Leipzig 181314 Jul 2014 0
Produced by the French company Histoire & Collections this paperback forms part of their Men and Battles series. This is the same company that produces the Officers and Soldiers series, mainly showing the uniforms of the French army from the Napoleonic Wars through to the Second World War.
The author Gilles Boue has certainly packed a lot into the book?s eighty three pages; covering not only this famous battle but also providing come commentary on its historical significance, relevance to different (modern) nations and where it fits in the change during the nineteenth century from pre-modern to modern warfare.
The Battle of Leipzig is a fascinating one in terms of the Napoleonic Wars. To abuse Winston Churchill, for the French it marks the beginning of the end; for the Prussians the end of the beginning; the Russians a bit of both; and the Austrians merely the latest chapter in a long series of battles and campaigns against Napoleon. As for the Swedes it was merely an opportunity to be shown to be on the winning side!
The book starts with an interesting commentary on what the battle means to modern Europeans and how it compares to Austerlitz (so famous that the French have a station named after it) and Waterloo (so famous that the British have a station named after it). This in terms of size and numbers of troops engaged but also in the iconography of Britain, France and Germany. Always nice to have your stereotypes poked and prodded from time to time. This section also refers to how the battle pre-figured the massive (in terms of geography and numbers) and bloody encounters of later in the nineteenth century (Gravelotte and Plevna for example). It is interesting that the author silently condemns the Battle of Waterloo two years later to a battle of much less significance. It is a pity the book is too short for the author to fully explore that theme.
Before getting into the Battle itself there is a brief exploration of the make-up, experience and training of the French, Russian, Prussian, Swedish and Austrian forces and this is followed by a brief description of the run up to the battle ie why did all these troops from all over Europe converge on a City in Saxony in the Autumn of 1813. The battle itself is a complicated one with Allied troops converging on the French centrally positioned in and around Leipzig from virtually all points of the compass and with several key sub battles happening simultaneously. Monsieur Boue does a credible job of narrating the reader through what could be a confusing series of clashes. The intentions of the opposing commanders and the interplay of their forces are made clear throughout. And I think he captures the correct level of detail, largely describing the action at no lower than a brigade or divisional level (and this sits with his belief that this represents one of the first mass battles of the nineteenth century).
After taking us through the various actions the author succinctly comments on two of the most famous (or infamous) aspects of the battle-the desertion of Napoleon?s Saxon allies (given the small numbers involved and the straightforward way in which the French plug the gap in their line it is not as big a deal as is often stated) and the blowing up of a key bridge in Leipzig during the French retreat (basically a good way for the French to lessen the impact of their defeat by blaming the ?disaster? on a lowly Sous Officer of Sappers).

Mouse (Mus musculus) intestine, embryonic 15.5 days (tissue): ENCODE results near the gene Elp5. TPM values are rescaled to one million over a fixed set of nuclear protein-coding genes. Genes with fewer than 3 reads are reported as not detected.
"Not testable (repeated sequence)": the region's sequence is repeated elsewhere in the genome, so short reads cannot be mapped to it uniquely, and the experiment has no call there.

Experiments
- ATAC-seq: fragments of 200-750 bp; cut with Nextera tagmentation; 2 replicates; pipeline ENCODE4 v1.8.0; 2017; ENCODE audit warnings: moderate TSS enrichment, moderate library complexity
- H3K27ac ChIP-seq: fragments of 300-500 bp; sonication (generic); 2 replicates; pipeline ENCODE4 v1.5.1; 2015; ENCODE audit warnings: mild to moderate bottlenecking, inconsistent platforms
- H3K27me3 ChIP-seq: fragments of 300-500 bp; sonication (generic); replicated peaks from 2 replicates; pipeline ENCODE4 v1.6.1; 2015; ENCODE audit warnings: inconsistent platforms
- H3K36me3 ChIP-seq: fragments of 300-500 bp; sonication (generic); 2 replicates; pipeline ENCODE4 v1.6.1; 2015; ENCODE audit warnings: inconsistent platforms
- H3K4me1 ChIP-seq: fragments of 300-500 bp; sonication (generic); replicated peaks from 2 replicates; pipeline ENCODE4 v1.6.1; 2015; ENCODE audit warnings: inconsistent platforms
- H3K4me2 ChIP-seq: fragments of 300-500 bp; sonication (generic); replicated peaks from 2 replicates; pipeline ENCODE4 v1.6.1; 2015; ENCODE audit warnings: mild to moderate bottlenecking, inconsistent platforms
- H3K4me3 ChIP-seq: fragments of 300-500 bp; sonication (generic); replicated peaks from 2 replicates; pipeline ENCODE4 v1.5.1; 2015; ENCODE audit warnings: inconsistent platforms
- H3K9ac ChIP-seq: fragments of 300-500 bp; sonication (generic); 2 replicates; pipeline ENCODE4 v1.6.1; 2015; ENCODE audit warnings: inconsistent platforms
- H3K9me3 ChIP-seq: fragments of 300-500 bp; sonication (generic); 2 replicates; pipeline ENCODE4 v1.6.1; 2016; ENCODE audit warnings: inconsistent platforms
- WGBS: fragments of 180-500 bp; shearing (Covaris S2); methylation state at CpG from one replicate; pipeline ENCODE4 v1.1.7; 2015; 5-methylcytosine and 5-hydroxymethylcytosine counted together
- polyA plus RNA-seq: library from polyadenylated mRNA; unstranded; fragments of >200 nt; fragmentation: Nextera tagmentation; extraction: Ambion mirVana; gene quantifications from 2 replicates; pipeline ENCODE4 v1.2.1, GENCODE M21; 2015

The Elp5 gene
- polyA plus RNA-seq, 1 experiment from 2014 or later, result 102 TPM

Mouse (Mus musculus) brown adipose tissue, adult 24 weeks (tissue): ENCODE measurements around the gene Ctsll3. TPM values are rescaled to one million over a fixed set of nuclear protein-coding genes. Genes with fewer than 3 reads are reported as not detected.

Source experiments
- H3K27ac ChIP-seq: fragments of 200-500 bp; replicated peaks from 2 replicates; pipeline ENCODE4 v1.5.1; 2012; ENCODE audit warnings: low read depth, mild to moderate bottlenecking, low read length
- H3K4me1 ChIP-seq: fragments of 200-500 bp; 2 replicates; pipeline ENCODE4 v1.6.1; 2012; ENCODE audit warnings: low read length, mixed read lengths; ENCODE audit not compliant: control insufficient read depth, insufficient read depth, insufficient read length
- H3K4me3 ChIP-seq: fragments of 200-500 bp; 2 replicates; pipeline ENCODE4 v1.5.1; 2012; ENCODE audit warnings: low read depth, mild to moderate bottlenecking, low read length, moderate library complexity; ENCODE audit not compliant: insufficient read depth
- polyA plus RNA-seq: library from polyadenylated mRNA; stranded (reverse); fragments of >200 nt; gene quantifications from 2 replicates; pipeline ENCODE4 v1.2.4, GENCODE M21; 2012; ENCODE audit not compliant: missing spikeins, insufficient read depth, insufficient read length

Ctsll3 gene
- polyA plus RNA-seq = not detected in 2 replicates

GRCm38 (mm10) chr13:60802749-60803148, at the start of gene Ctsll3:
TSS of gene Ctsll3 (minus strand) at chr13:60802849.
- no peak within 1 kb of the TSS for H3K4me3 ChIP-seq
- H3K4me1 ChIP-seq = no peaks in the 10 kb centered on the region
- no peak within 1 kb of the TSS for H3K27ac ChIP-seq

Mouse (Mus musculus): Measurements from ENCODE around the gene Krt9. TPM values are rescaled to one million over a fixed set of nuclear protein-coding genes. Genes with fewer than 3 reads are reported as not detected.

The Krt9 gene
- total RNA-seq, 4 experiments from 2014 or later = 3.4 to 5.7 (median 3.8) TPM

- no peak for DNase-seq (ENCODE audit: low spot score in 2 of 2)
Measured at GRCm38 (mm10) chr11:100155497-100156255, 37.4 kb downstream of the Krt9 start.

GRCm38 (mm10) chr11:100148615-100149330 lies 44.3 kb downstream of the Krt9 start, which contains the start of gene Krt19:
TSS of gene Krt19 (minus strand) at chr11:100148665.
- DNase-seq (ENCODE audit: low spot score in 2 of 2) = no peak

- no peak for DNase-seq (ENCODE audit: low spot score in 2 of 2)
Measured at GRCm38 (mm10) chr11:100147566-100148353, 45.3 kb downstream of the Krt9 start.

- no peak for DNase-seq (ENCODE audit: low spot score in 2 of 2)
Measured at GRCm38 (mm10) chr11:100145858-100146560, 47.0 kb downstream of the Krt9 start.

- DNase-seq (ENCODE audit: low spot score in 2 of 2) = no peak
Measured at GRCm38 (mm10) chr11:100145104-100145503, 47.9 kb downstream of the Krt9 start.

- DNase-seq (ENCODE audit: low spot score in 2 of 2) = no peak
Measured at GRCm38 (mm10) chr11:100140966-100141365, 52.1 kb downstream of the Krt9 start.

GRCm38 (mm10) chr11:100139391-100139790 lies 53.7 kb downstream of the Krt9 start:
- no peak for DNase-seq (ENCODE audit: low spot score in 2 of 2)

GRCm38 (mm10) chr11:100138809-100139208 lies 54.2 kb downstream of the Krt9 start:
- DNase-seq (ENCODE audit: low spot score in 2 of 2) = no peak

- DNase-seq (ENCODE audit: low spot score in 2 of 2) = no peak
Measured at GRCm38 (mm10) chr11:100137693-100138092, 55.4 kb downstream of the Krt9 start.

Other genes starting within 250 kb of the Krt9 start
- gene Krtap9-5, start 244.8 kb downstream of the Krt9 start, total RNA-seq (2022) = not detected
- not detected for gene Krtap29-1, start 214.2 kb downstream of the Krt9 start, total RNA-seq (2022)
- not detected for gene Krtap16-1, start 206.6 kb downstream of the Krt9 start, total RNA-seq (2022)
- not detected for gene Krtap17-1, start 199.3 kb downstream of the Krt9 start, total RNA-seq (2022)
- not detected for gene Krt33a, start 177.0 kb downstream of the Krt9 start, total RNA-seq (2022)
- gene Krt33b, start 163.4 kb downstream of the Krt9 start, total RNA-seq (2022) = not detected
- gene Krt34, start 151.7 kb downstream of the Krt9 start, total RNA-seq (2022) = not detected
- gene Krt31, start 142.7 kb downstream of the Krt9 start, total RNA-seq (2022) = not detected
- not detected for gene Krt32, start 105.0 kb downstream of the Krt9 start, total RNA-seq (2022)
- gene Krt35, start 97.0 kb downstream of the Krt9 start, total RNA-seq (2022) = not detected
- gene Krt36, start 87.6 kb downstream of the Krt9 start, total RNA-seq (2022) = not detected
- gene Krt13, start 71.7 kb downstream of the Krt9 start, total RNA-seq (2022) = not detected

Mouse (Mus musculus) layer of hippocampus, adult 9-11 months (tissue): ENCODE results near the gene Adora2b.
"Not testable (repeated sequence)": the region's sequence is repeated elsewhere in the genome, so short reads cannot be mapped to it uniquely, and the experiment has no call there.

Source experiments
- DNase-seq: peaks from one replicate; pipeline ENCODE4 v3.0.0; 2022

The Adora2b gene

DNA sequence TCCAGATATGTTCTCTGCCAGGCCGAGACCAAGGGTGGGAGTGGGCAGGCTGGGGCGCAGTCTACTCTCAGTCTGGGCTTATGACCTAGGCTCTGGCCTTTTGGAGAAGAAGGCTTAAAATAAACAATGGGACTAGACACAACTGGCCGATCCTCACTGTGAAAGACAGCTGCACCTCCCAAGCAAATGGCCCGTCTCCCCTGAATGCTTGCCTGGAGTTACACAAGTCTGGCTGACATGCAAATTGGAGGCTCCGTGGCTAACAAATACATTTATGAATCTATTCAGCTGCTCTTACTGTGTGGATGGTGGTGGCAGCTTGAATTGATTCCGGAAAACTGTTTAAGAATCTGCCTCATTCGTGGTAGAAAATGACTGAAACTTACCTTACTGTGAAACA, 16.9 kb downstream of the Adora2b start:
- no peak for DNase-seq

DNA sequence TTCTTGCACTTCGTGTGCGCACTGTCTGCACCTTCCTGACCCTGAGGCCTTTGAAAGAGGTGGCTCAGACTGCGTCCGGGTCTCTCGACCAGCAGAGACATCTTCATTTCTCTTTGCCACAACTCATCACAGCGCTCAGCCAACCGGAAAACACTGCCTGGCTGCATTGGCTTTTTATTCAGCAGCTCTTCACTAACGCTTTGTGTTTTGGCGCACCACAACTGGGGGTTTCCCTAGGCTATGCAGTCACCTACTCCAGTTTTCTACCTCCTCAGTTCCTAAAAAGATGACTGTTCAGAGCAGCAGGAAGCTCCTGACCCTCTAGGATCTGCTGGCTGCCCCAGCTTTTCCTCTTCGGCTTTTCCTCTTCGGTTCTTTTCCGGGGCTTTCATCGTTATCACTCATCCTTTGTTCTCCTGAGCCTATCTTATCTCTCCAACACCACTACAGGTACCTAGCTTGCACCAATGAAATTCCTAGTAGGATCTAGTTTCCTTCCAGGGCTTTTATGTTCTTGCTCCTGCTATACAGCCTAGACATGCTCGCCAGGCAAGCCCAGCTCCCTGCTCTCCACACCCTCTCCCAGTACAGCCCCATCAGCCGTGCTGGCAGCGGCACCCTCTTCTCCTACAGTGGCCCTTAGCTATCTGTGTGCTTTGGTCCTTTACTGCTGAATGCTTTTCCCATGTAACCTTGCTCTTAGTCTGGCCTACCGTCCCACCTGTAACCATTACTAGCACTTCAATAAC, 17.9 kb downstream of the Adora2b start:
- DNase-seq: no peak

The Author finishes the book with a short but detailed analysis of the mass cavalry encounter at Lieberwolkwitz (one of the biggest meetings of Cavalry so far in the nineteenth century-the Kursk/Operation Zitadelle of the its day) and the action at Probstheida to illustrate the importance of holding villages during this phase of the Napoleonic Wars.
The book also packs a punch graphically. There are numerous coloured and black and white paintings and engravings showing troops in action, their uniforms and commanders. These range from contemporary to the classic ?High Victorian? romantic action packed battle scene. Also there are four double page spreads of modern artwork showing examples of the uniforms of the key combatant nations and their allies. These are in a bright, modern, simple (but not simplistic) style that are perfect for the modeller or figure painter. The colour of each bit of clothing, braiding or accoutrement is very easily discerned. The figures show examples of French, Polish, Italian, Saxon and Wurttemburgers (both cavalry and infantry) from Napoleon?s forces and Prussians, Austrians, Russians, Swedes and British from the Allied forces (again both cavalry and infantry). These are clearly only a very small sample but nevertheless are well executed. Although even as a proud Brit I have to say that the one figure showing the British Rocket artilleryman somewhat over represents the British contribution to the battle!
There are also numerous maps which show the environs of Leipzig and the key villages featured in the narrative. These, like the text, are mainly high level showing the broad movement of the forces during the battle. There are a small number of more detailed maps showing some of the tactical arrangements for some key engagements. Finally the book has numerous Orders of Battle and comparisons of the number of troops employed by both sides; useful information for those wishing to recreate the battle.
Overall I thought this is a decent overview of this key battle of the Napoleonic Wars; in such a short book it is impossible to fully do justice to such a complex battle but Monsieur Boue does decent job. His clear text (translated by Elisa Doughty) combined with the artwork, illustrations, maps and varies Orders of Battle make this a very useful introduction to the battle and a good leaping off point for further research.
?Leipzig 1813? is available now (in English) in paperback from Casemate Publishing, normal price £17.50 (ISBN 978235250285).